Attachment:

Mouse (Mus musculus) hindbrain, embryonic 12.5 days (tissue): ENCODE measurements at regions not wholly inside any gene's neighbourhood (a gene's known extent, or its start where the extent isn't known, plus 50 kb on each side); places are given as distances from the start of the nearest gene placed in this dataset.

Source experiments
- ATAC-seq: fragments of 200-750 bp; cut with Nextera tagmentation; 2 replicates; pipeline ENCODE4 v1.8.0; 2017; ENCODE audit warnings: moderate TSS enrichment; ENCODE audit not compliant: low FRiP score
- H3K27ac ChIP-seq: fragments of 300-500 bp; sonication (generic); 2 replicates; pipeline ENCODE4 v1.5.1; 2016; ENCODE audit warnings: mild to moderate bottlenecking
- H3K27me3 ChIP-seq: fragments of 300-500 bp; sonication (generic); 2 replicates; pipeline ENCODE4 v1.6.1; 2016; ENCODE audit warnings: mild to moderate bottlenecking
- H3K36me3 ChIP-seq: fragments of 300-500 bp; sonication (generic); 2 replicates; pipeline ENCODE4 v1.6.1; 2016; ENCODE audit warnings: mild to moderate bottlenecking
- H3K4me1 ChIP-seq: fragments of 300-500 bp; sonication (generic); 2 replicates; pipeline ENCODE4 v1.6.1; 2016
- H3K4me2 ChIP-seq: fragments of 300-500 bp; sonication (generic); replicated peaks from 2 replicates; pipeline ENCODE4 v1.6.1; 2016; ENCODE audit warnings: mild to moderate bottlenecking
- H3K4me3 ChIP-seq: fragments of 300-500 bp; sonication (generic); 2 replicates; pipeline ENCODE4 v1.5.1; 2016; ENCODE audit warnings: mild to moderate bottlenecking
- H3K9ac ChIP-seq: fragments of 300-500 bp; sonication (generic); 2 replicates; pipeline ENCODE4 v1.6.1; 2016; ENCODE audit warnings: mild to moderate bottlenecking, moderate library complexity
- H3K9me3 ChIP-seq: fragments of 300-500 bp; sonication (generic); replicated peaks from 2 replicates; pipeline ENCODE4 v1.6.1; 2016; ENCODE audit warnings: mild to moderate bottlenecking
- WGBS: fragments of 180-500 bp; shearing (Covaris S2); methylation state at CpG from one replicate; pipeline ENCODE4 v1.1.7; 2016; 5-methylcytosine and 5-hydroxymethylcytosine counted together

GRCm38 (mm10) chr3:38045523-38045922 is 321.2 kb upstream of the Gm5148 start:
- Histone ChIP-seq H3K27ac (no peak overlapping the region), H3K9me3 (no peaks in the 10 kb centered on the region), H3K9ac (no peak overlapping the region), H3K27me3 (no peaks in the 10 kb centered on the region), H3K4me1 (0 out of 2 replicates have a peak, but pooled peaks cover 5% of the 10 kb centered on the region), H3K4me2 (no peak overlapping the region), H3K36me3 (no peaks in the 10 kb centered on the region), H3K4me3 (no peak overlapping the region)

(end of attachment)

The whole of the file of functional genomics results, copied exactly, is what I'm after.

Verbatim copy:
Mouse (Mus musculus) hindbrain, embryonic 12.5 days (tissue): ENCODE measurements at regions not wholly inside any gene's neighbourhood (a gene's known extent, or its start where the extent isn't known, plus 50 kb on each side); places are given as distances from the start of the nearest gene placed in this dataset.

Source experiments
- ATAC-seq: fragments of 200-750 bp; cut with Nextera tagmentation; 2 replicates; pipeline ENCODE4 v1.8.0; 2017; ENCODE audit warnings: moderate TSS enrichment; ENCODE audit not compliant: low FRiP score
- H3K27ac ChIP-seq: fragments of 300-500 bp; sonication (generic); 2 replicates; pipeline ENCODE4 v1.5.1; 2016; ENCODE audit warnings: mild to moderate bottlenecking
- H3K27me3 ChIP-seq: fragments of 300-500 bp; sonication (generic); 2 replicates; pipeline ENCODE4 v1.6.1; 2016; ENCODE audit warnings: mild to moderate bottlenecking
- H3K36me3 ChIP-seq: fragments of 300-500 bp; sonication (generic); 2 replicates; pipeline ENCODE4 v1.6.1; 2016; ENCODE audit warnings: mild to moderate bottlenecking
- H3K4me1 ChIP-seq: fragments of 300-500 bp; sonication (generic); 2 replicates; pipeline ENCODE4 v1.6.1; 2016
- H3K4me2 ChIP-seq: fragments of 300-500 bp; sonication (generic); replicated peaks from 2 replicates; pipeline ENCODE4 v1.6.1; 2016; ENCODE audit warnings: mild to moderate bottlenecking
- H3K4me3 ChIP-seq: fragments of 300-500 bp; sonication (generic); 2 replicates; pipeline ENCODE4 v1.5.1; 2016; ENCODE audit warnings: mild to moderate bottlenecking
- H3K9ac ChIP-seq: fragments of 300-500 bp; sonication (generic); 2 replicates; pipeline ENCODE4 v1.6.1; 2016; ENCODE audit warnings: mild to moderate bottlenecking, moderate library complexity
- H3K9me3 ChIP-seq: fragments of 300-500 bp; sonication (generic); replicated peaks from 2 replicates; pipeline ENCODE4 v1.6.1; 2016; ENCODE audit warnings: mild to moderate bottlenecking
- WGBS: fragments of 180-500 bp; shearing (Covaris S2); methylation state at CpG from one replicate; pipeline ENCODE4 v1.1.7; 2016; 5-methylcytosine and 5-hydroxymethylcytosine counted together

GRCm38 (mm10) chr3:38045523-38045922 is 321.2 kb upstream of the Gm5148 start:
- Histone ChIP-seq H3K27ac (no peak overlapping the region), H3K9me3 (no peaks in the 10 kb centered on the region), H3K9ac (no peak overlapping the region), H3K27me3 (no peaks in the 10 kb centered on the region), H3K4me1 (0 out of 2 replicates have a peak, but pooled peaks cover 5% of the 10 kb centered on the region), H3K4me2 (no peak overlapping the region), H3K36me3 (no peaks in the 10 kb centered on the region), H3K4me3 (no peak overlapping the region)